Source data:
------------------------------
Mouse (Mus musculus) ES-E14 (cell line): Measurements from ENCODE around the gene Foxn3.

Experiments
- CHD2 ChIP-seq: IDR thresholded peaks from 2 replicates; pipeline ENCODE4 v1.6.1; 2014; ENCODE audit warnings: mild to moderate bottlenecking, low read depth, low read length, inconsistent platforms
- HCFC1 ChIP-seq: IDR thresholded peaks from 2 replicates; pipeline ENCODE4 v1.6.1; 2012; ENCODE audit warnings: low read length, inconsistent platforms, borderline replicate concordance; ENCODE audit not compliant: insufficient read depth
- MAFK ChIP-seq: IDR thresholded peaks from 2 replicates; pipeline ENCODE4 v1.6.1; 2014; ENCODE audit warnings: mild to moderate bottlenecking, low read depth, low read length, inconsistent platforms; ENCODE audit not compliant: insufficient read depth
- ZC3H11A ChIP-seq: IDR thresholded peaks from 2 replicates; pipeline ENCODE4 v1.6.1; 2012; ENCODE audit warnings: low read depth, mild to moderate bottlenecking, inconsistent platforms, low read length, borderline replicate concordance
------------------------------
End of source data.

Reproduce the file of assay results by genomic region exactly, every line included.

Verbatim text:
Mouse (Mus musculus) ES-E14 (cell line): Measurements from ENCODE around the gene Foxn3.

Experiments
- CHD2 ChIP-seq: IDR thresholded peaks from 2 replicates; pipeline ENCODE4 v1.6.1; 2014; ENCODE audit warnings: mild to moderate bottlenecking, low read depth, low read length, inconsistent platforms
- HCFC1 ChIP-seq: IDR thresholded peaks from 2 replicates; pipeline ENCODE4 v1.6.1; 2012; ENCODE audit warnings: low read length, inconsistent platforms, borderline replicate concordance; ENCODE audit not compliant: insufficient read depth
- MAFK ChIP-seq: IDR thresholded peaks from 2 replicates; pipeline ENCODE4 v1.6.1; 2014; ENCODE audit warnings: mild to moderate bottlenecking, low read depth, low read length, inconsistent platforms; ENCODE audit not compliant: insufficient read depth
- ZC3H11A ChIP-seq: IDR thresholded peaks from 2 replicates; pipeline ENCODE4 v1.6.1; 2012; ENCODE audit warnings: low read depth, mild to moderate bottlenecking, inconsistent platforms, low read length, borderline replicate concordance